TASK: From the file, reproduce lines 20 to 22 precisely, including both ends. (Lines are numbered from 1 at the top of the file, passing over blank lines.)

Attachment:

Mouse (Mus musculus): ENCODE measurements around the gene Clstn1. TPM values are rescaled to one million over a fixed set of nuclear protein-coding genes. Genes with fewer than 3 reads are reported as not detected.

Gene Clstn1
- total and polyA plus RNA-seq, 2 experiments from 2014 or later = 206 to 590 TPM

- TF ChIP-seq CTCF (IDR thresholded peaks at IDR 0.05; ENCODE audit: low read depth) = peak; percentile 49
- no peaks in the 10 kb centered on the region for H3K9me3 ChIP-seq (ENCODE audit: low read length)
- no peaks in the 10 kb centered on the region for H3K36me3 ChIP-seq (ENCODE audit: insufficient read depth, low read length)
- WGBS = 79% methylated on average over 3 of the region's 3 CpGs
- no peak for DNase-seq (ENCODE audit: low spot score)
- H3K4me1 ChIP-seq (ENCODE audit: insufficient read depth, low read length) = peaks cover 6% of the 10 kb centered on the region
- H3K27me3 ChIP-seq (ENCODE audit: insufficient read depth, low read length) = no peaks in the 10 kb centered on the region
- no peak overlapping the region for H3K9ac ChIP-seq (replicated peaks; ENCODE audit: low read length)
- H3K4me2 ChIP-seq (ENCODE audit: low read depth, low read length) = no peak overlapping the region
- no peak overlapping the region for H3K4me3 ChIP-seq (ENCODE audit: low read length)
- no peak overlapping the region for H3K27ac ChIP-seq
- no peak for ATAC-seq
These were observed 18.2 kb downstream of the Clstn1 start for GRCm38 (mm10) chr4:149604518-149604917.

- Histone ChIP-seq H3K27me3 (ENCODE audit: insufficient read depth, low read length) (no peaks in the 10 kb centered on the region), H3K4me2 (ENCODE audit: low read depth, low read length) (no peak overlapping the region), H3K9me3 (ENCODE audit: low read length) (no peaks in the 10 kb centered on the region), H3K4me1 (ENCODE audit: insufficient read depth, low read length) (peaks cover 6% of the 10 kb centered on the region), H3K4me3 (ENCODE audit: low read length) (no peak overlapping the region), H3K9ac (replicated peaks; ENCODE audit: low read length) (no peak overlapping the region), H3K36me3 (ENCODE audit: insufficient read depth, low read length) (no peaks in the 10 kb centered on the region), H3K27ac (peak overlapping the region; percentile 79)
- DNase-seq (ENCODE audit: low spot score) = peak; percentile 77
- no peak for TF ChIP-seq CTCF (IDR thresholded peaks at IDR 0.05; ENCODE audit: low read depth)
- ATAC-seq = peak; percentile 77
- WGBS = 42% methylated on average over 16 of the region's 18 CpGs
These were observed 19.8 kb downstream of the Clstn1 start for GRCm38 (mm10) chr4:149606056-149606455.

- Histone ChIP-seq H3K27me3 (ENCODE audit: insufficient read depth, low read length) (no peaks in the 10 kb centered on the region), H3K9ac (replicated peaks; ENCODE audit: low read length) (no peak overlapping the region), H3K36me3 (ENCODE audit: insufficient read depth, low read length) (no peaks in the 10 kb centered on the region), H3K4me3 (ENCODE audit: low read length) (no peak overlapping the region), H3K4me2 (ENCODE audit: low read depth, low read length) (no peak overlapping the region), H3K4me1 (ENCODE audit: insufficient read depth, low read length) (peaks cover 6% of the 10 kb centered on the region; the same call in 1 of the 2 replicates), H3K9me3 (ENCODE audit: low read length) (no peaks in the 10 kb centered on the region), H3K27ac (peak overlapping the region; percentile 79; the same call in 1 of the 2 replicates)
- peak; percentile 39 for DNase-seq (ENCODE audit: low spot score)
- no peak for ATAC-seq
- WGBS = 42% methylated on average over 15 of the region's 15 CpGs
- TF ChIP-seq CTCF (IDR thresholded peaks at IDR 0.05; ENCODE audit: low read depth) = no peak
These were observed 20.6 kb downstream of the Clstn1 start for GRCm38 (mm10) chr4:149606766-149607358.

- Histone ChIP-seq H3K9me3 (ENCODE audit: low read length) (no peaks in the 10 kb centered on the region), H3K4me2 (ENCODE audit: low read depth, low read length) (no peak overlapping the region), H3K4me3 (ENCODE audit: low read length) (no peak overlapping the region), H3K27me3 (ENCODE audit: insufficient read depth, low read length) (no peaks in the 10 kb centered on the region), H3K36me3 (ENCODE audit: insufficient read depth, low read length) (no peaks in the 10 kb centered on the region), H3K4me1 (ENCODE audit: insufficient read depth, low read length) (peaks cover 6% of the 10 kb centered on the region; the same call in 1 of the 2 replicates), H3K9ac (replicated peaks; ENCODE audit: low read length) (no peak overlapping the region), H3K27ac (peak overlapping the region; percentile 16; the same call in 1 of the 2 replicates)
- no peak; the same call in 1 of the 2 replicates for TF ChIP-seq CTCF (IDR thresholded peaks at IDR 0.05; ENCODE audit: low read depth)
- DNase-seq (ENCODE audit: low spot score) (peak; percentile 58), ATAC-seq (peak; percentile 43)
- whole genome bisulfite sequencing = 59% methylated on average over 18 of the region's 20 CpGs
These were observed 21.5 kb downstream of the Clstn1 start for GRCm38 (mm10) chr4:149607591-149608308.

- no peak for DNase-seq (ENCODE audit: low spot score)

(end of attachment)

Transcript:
- ATAC-seq = peak; percentile 77
- WGBS = 42% methylated on average over 16 of the region's 18 CpGs
These were observed 19.8 kb downstream of the Clstn1 start for GRCm38 (mm10) chr4:149606056-149606455.